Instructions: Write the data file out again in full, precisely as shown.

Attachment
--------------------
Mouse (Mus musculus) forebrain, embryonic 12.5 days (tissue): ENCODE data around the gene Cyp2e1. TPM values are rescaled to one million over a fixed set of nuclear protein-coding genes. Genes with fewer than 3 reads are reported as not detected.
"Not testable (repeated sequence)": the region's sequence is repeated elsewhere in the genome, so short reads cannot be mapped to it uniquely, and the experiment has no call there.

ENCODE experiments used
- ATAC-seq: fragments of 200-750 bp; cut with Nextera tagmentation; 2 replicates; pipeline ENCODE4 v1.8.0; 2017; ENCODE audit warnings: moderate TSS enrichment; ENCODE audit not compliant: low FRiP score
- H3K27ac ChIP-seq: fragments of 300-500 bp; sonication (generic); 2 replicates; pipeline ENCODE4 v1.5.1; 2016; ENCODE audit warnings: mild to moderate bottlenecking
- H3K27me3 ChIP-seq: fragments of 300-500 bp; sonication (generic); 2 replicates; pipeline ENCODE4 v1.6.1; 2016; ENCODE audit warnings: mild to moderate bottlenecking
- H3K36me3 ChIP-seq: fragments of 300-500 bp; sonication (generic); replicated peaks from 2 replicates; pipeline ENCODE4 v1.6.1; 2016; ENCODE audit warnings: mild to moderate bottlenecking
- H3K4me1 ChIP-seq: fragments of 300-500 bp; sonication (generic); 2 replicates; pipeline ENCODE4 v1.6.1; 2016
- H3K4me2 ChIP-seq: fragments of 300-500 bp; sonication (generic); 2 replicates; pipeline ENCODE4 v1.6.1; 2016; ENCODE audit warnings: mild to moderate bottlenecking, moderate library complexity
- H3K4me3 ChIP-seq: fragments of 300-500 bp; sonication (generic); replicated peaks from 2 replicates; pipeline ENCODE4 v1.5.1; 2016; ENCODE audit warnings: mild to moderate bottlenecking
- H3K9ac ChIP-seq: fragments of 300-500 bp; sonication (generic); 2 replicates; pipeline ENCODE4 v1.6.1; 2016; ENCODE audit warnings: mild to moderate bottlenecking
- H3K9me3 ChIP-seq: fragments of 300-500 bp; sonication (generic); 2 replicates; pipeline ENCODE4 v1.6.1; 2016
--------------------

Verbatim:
Mouse (Mus musculus) forebrain, embryonic 12.5 days (tissue): ENCODE data around the gene Cyp2e1. TPM values are rescaled to one million over a fixed set of nuclear protein-coding genes. Genes with fewer than 3 reads are reported as not detected.
"Not testable (repeated sequence)": the region's sequence is repeated elsewhere in the genome, so short reads cannot be mapped to it uniquely, and the experiment has no call there.

ENCODE experiments used
- ATAC-seq: fragments of 200-750 bp; cut with Nextera tagmentation; 2 replicates; pipeline ENCODE4 v1.8.0; 2017; ENCODE audit warnings: moderate TSS enrichment; ENCODE audit not compliant: low FRiP score
- H3K27ac ChIP-seq: fragments of 300-500 bp; sonication (generic); 2 replicates; pipeline ENCODE4 v1.5.1; 2016; ENCODE audit warnings: mild to moderate bottlenecking
- H3K27me3 ChIP-seq: fragments of 300-500 bp; sonication (generic); 2 replicates; pipeline ENCODE4 v1.6.1; 2016; ENCODE audit warnings: mild to moderate bottlenecking
- H3K36me3 ChIP-seq: fragments of 300-500 bp; sonication (generic); replicated peaks from 2 replicates; pipeline ENCODE4 v1.6.1; 2016; ENCODE audit warnings: mild to moderate bottlenecking
- H3K4me1 ChIP-seq: fragments of 300-500 bp; sonication (generic); 2 replicates; pipeline ENCODE4 v1.6.1; 2016
- H3K4me2 ChIP-seq: fragments of 300-500 bp; sonication (generic); 2 replicates; pipeline ENCODE4 v1.6.1; 2016; ENCODE audit warnings: mild to moderate bottlenecking, moderate library complexity
- H3K4me3 ChIP-seq: fragments of 300-500 bp; sonication (generic); replicated peaks from 2 replicates; pipeline ENCODE4 v1.5.1; 2016; ENCODE audit warnings: mild to moderate bottlenecking
- H3K9ac ChIP-seq: fragments of 300-500 bp; sonication (generic); 2 replicates; pipeline ENCODE4 v1.6.1; 2016; ENCODE audit warnings: mild to moderate bottlenecking
- H3K9me3 ChIP-seq: fragments of 300-500 bp; sonication (generic); 2 replicates; pipeline ENCODE4 v1.6.1; 2016